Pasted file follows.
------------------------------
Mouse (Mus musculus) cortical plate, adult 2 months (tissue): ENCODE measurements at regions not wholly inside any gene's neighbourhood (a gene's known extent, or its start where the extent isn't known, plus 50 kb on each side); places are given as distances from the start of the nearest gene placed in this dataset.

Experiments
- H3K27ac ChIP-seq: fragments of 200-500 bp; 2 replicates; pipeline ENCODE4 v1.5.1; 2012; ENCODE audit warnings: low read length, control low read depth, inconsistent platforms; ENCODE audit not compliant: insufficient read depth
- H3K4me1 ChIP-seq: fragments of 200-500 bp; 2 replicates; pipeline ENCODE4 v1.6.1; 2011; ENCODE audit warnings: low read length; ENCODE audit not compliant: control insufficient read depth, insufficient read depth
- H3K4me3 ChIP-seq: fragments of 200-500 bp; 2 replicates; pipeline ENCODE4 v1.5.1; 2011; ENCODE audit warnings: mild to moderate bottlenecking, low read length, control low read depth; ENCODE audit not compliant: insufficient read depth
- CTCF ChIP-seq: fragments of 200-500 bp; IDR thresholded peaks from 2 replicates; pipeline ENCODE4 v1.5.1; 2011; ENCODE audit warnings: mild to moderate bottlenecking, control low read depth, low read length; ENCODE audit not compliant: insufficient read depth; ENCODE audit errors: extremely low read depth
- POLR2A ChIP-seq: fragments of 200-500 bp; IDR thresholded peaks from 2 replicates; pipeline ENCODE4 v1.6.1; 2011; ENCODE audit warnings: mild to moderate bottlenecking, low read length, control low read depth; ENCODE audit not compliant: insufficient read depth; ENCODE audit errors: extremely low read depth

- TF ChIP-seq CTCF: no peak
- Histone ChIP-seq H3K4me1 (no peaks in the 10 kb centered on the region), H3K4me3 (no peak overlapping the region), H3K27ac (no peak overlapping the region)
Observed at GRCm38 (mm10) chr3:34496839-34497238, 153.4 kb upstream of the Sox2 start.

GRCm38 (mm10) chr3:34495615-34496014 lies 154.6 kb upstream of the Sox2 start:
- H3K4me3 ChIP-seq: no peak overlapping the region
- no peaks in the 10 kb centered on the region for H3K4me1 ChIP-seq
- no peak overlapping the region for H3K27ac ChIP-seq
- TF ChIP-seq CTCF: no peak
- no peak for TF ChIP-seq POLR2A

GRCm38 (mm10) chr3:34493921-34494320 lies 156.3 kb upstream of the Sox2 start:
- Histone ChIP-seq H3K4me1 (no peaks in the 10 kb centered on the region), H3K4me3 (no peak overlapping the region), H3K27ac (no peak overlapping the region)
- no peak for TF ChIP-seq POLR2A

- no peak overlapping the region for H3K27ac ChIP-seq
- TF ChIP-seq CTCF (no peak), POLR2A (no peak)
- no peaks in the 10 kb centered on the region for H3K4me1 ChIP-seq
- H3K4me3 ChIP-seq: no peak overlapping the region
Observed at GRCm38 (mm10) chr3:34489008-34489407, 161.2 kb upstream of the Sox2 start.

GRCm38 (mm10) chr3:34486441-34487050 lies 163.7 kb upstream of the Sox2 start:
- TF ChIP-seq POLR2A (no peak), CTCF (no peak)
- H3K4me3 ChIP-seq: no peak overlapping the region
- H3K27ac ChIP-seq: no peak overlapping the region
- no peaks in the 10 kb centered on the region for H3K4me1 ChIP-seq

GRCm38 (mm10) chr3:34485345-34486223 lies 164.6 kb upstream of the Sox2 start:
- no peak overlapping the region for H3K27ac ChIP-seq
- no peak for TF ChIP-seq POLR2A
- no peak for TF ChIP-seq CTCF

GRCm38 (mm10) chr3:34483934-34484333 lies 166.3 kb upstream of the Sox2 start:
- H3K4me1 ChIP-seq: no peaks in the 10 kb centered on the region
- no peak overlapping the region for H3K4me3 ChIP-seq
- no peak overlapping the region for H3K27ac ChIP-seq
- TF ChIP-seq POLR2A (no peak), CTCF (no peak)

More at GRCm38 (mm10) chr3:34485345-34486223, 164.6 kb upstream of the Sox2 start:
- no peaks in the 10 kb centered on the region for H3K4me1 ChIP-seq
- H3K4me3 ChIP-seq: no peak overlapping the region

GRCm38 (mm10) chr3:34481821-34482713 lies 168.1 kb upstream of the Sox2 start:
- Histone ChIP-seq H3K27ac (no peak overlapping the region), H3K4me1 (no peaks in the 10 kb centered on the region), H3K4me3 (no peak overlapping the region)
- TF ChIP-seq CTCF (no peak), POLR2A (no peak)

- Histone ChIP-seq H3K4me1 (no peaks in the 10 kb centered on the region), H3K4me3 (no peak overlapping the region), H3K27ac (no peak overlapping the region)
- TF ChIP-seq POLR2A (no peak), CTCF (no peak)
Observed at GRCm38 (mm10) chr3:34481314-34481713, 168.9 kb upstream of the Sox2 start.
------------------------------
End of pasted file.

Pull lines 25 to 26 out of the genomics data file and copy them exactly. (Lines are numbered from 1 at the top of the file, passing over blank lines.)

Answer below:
GRCm38 (mm10) chr3:34486441-34487050 lies 163.7 kb upstream of the Sox2 start:
- TF ChIP-seq POLR2A (no peak), CTCF (no peak)